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What we learned at Solutions for Housing Communications

At Solutions for Housing Communications last week, housers from 28 states and Canada joined us in New York to learn and discuss ways to build support for affordable housing and counter community opposition. I was impressed with the quality of discussion and the insights both our speakers and guests brought to the event. Here are a few of my take-aways:

  • Be unprepared. Many developers have the greatest success in building support when they begin the conversation in the community without a detailed plan in place. It’s harder for community members to trust a developer’s willingness to hear their concerns and work with them when the big decisions have already been made.
  • It takes a village. Affordable housing developers can’t address all concerns on their own, and community meetings aren’t the only path to building support. Similar to our policy advocacy efforts, we have the best chance of succeeding when we build relationships outside of housing, cultivate supporters from the broader community and grow support for our developments among key elected officials.
  • We may get the development done, but we might not be creating community. It’s tempting to find ways to just push developments through. But when that happens, the receiving community may not ever truly accept the new development and its residents. This sets the stage for continued conflict and makes it more difficult for the next affordable development to gain support.
  • The law is an option. Sometimes, good communications, organizing and strategy can build the support necessary to move an affordable development forward. But when all reasonable concerns have been addressed, and the opposition is as strong as ever, it may be time bring in a civil rights attorney. Federal fair housing laws can provide significant protection to affordable housing development, as can local laws. Simply making local elected officials and members of the public aware of the laws can provide leverage.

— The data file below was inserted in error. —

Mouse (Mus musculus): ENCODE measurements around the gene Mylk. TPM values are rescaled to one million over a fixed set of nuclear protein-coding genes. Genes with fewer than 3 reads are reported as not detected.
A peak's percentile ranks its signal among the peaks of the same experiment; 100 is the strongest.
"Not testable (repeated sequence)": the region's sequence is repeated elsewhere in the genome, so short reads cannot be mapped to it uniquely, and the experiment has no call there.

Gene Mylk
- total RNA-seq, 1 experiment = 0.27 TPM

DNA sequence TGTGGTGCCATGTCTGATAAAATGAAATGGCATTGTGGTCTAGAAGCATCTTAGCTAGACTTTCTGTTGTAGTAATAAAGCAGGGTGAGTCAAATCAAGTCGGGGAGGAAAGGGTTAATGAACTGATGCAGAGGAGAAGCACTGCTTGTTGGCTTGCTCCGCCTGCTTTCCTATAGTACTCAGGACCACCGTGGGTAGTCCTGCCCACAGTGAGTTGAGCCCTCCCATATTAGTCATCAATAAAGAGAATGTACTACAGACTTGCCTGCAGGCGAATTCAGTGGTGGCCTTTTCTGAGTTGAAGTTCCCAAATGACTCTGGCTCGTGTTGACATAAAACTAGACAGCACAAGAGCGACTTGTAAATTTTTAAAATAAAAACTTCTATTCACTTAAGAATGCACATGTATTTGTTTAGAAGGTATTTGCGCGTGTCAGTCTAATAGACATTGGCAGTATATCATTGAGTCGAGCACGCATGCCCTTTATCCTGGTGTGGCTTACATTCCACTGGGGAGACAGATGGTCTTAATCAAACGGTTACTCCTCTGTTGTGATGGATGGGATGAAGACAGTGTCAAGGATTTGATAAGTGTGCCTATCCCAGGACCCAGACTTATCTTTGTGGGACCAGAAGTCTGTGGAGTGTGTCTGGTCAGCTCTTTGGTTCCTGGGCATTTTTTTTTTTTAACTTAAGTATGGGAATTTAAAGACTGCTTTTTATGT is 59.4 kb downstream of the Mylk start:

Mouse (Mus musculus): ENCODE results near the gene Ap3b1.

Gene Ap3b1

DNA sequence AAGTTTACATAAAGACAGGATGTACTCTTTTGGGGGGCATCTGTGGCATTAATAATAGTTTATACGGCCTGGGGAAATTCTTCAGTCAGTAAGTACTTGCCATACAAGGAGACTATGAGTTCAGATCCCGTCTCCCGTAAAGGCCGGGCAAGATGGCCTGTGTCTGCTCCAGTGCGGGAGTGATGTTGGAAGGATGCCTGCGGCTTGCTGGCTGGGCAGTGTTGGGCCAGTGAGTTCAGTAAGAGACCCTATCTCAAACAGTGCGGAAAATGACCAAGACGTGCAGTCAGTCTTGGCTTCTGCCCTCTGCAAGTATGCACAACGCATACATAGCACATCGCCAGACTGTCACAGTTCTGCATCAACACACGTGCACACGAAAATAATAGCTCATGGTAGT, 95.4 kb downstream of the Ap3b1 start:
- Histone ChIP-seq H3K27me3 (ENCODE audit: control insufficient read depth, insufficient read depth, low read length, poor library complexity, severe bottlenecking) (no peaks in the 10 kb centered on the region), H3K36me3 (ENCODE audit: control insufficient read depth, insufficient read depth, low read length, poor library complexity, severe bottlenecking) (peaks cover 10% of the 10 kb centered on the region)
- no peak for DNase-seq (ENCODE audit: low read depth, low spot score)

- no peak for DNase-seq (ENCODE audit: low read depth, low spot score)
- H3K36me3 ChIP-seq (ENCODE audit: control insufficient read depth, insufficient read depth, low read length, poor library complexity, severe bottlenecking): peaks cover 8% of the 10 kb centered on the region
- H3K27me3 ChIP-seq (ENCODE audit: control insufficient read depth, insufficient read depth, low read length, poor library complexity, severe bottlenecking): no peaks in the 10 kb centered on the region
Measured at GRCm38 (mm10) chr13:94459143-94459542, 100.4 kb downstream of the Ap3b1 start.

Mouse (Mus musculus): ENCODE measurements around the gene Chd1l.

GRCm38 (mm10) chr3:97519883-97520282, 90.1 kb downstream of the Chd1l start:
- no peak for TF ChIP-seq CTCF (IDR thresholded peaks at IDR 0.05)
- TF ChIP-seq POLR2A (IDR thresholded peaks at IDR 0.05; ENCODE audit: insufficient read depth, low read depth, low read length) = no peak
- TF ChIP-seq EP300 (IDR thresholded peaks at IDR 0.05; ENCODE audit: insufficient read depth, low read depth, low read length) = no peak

• Our communication needs to change. In our final plenary, we learned that while the housing community engages in some good communications practices, we have improvements to make, particularly in providing more and better explanations of the structural problems were trying to solve, and in using metaphors to make those explanations come alive. Many state groups are leading the way on this, and housers, particularly those of us working at the national level, should take note.
If you missed this convening, you can still view all the plenary sessions online (where presentations will be posted soon). And I hope you’ll join us to continue the conversation in Minneapolis April 27-28 for Solutions for Housing Communications 2017.


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